Theory is simple ...
now for the practical!
There are 3 things important to keep in mind when hunting for all those food items your kitchen is begging you for.
White Stuff (like breads, pastas, potatoes)
What do you avoid? What do you buy? How do you choose?
This little devil is often hidden.
Here is how to find it:
Look on the nutrition label under Carbohydrates, and you will find sugar.
No. of teaspoons = grams of sugar ÷ 4.
As a guide, the World Health Organization recommends 10 -12 tsp/day
1 Cup Freshly Squeezed Orange Juice
Sugar = 20 grams
20 grams ÷ 4 = 5
5 teaspoons of sugar per cup
Fruits and Dairy have naturally occurring sugar that you do not need to worry about. These are ok and have additional nutrients we do need. If however, you decide to go with fruit in the bottom yogurt or chocolate milk there will be additional sugar present so do become aware of this. Yogurt is often something few shoppers would think of.
There are many yogurt choices out there that are lower in sugar. Often the lower sugar ones have sweeteners added aspartame or Splenda so just be aware of this when shopping.
A yogurt I recommend is Astro’s Naturally Vanilla Flavored. It is all natural with no added sugars or sweeteners present.
I am talking about that awful word ‘enriched’. Do not let the word 'enriched' fool you. Yes - this includes enriched white flour. 'Enriched' means that the nutrients, including the fiber and B-Vitamins, that once made the grain so great have been removed through a refining process. The manufacturers then try to put back some of these lost nutrients in the food but fail to make it like the original.
Something to think about ... If someone stole your wallet with all your cash and credit cards, and then, riddled with guilt, came back to you and returned your lipstick, would you feel enriched or absolutely ripped off? My guess would be the latter. And that's just how enriching food works. Except you don't get your lipstick back. . .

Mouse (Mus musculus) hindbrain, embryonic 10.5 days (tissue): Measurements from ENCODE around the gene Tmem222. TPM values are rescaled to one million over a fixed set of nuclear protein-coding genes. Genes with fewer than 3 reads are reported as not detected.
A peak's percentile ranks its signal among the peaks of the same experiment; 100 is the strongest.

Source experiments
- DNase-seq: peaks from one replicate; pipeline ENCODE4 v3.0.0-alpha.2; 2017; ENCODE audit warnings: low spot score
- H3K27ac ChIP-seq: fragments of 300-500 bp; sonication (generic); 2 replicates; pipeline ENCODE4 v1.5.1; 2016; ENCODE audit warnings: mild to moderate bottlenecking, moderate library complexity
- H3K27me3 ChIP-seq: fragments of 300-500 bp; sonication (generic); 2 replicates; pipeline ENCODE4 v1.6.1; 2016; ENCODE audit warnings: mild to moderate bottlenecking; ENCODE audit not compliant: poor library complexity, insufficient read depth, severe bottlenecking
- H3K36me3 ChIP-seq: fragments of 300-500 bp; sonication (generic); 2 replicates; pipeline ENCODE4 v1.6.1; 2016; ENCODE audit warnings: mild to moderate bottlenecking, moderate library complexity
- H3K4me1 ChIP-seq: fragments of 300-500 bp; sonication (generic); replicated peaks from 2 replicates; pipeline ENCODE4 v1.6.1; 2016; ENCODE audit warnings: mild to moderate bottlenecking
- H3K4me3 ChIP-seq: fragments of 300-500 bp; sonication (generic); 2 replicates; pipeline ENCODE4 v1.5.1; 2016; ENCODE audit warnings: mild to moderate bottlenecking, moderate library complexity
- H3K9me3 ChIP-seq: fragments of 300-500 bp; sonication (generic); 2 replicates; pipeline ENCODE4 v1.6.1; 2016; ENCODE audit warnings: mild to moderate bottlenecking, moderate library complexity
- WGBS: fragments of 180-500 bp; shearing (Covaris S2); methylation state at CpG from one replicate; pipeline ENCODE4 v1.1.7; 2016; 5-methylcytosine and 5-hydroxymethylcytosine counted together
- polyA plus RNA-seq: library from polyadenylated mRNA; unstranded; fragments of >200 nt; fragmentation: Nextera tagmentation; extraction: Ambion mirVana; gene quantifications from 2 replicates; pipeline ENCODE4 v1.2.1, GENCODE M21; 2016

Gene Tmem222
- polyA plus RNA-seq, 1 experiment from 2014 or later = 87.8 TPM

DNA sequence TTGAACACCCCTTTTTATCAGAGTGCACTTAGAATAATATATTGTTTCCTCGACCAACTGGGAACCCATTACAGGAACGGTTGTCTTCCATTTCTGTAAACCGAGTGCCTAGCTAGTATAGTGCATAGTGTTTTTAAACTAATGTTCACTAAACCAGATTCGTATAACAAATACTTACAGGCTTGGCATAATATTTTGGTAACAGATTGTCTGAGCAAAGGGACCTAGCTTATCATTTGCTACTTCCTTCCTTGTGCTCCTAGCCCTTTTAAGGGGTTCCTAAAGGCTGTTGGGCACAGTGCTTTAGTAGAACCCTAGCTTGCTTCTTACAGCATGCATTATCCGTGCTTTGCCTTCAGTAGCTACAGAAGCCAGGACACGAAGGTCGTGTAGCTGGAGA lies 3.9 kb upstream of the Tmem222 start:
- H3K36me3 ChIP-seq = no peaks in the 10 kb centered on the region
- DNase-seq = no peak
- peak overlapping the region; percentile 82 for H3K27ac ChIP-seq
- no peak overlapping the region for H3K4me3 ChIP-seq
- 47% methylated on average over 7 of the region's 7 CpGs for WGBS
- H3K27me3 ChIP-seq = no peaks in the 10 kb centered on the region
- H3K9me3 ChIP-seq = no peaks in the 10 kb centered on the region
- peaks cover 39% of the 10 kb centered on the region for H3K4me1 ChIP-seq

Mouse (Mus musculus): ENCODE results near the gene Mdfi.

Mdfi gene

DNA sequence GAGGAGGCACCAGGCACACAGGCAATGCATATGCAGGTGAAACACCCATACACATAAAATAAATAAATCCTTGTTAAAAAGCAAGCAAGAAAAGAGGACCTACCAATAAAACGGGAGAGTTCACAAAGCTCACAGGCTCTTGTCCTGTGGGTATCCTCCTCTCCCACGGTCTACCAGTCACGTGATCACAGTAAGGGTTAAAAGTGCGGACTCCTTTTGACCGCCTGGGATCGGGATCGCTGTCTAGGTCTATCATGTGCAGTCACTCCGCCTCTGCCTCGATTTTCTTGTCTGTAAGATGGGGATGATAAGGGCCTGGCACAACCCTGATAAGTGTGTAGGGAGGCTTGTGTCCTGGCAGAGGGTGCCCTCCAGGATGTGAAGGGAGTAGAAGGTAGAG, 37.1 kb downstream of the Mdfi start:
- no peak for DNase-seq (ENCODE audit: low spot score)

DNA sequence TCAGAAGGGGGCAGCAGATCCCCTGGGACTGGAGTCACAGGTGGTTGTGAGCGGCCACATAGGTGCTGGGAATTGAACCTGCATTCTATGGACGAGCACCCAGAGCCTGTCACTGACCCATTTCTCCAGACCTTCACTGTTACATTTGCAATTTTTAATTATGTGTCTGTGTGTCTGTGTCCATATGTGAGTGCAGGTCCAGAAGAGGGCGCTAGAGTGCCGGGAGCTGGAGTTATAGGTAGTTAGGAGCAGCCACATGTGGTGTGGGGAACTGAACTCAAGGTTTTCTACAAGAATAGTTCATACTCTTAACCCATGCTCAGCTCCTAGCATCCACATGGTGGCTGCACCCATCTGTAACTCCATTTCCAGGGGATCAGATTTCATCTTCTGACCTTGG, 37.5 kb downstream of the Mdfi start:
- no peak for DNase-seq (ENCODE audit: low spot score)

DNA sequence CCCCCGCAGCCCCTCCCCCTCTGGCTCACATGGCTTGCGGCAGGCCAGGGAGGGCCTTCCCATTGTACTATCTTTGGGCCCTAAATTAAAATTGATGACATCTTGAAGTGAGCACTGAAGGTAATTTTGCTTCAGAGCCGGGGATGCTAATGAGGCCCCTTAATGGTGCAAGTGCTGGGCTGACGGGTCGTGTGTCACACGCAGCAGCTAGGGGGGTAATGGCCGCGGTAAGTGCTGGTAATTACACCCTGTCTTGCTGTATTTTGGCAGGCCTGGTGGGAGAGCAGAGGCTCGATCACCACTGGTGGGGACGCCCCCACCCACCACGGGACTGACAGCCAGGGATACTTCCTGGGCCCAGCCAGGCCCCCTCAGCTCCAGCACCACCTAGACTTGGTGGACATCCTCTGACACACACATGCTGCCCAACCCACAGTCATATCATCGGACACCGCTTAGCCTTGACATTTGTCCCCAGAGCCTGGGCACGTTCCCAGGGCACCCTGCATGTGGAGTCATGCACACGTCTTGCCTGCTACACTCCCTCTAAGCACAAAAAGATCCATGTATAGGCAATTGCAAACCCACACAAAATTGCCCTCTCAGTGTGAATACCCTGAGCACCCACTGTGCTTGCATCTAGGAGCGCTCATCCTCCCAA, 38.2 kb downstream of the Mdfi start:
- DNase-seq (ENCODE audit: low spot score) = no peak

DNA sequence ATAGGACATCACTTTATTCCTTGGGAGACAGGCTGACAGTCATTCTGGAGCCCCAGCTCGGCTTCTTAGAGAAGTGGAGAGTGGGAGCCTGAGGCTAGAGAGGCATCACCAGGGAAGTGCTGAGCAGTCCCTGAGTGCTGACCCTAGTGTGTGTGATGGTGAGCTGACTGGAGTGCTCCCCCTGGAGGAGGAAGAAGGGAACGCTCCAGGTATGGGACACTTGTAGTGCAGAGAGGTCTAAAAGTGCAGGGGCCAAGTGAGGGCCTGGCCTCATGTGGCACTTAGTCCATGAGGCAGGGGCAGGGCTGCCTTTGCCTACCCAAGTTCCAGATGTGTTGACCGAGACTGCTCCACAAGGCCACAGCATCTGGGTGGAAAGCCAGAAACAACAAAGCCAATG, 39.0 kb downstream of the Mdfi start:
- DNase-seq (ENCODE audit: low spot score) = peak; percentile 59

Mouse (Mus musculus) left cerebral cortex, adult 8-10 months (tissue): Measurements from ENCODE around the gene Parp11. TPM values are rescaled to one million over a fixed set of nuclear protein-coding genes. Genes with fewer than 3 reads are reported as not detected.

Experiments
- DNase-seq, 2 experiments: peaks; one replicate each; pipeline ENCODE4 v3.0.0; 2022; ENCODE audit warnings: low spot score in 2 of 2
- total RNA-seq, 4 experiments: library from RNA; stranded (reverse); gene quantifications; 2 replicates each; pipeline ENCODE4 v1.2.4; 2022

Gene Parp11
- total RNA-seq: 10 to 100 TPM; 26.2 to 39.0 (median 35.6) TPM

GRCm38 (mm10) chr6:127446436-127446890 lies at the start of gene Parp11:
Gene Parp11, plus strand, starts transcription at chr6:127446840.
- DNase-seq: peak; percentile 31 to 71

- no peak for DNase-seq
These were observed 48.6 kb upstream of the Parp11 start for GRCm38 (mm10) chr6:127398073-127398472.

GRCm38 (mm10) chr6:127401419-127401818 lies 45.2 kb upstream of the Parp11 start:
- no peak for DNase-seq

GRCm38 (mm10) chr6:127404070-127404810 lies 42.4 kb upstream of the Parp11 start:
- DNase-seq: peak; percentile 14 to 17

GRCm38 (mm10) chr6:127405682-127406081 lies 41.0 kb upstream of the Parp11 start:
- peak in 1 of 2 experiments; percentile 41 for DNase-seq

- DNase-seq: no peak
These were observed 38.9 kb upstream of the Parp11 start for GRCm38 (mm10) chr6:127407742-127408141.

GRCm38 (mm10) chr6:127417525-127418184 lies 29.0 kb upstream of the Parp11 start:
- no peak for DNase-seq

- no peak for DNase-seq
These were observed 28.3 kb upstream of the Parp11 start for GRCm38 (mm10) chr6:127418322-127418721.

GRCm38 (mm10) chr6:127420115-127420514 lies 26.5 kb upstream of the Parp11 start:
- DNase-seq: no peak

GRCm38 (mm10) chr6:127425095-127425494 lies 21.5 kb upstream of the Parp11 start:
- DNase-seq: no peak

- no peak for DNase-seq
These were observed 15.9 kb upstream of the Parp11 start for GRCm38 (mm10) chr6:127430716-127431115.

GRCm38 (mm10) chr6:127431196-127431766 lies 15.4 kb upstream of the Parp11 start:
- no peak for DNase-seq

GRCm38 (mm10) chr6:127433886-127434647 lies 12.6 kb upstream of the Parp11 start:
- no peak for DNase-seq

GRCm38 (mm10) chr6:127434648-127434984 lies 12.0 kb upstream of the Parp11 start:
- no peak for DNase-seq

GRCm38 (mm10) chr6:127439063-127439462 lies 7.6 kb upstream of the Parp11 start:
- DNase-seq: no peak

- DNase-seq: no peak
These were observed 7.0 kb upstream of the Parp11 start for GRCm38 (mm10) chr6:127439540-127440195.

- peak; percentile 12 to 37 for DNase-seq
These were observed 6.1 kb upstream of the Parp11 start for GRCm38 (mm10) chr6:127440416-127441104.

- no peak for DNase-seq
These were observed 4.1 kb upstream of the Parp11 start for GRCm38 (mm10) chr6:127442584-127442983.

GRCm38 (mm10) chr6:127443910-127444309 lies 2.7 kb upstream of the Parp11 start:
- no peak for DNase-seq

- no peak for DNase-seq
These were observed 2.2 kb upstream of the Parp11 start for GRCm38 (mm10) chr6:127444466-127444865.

» White Bread
When shopping for grains, crackers, cereals and pasta look for ‘whole grain’ or ‘whole wheat’ in the ingredient list choices. If you see the word 'enriched', put it back.
Both foods high in sugar or referred to as enriched or refined are what we classify as high glycemic index foods. The glycemic index (GI) is a rating out of 100 based on how quickly the carbohydrates are broken down and how fast they increase our blood sugar level. In a nutshell, refined starches (like processed cereals hot or cold) and white bread or pasta hold a high GI value and cause dramatic blood sugar ups and downs.
The foods that hold a lower GI value include fibrous fruits, green vegetables, whole grains (breads, cereals, pastas and rice).
Food plans that consist of many high GI foods result in obesity, increased belly fat, insulin resistance, type 2 diabetes, high cholesterol and heart disease.
Things that slow the rate of sugars being absorbed into the blood are:
- higher fiber foods
- protein with all meals and snacks
- eating slowly
- raw fruits and vegetables
- little or no processing
- the acid content of the food
It is interesting to note that if you squeeze lemon or balsamic vinegar on your food you will lower the GI response.
So salads – get ready!
A great web site: glycemicindex.com
That beloved thing North America gets more than probably any other country – SALT. They have found the average amount of salt consumed by an American adult is 4000mg a day. There is no current RDA for sodium (AKA salt) as we all get enough of it without even trying to. It is estimated that adults need only between 250-500 mg/day which you can get from eating 2 slices of bread alone.
Our kidneys are responsible for regulating our fluid-electrolyte balance, which includes our levels of sodium, potassium and water. When we eat more salt – our kidney must get our body to hold on to more water to keep this ratio in exact proportion. What this gives you is a higher weight reading on a scale.
In order to go back down (or flush this water out) we must consume more water to wake the kidneys up to realize there is too much water and then flush it out with the excess salt This in turn can increase our blood volume (as more water is being held) and this increases our blood pressure. With a rise in blood pressure we increase our risk of heart disease and stroke.
- THE GI MADE SIMPLE by Sherry Torkos
- Sodium: calorie-count.com
- Babies and Children: salt.gov.uk
- Salt: heartandstroke.ca
»Did you find this information useful? Email Karla and let her know!
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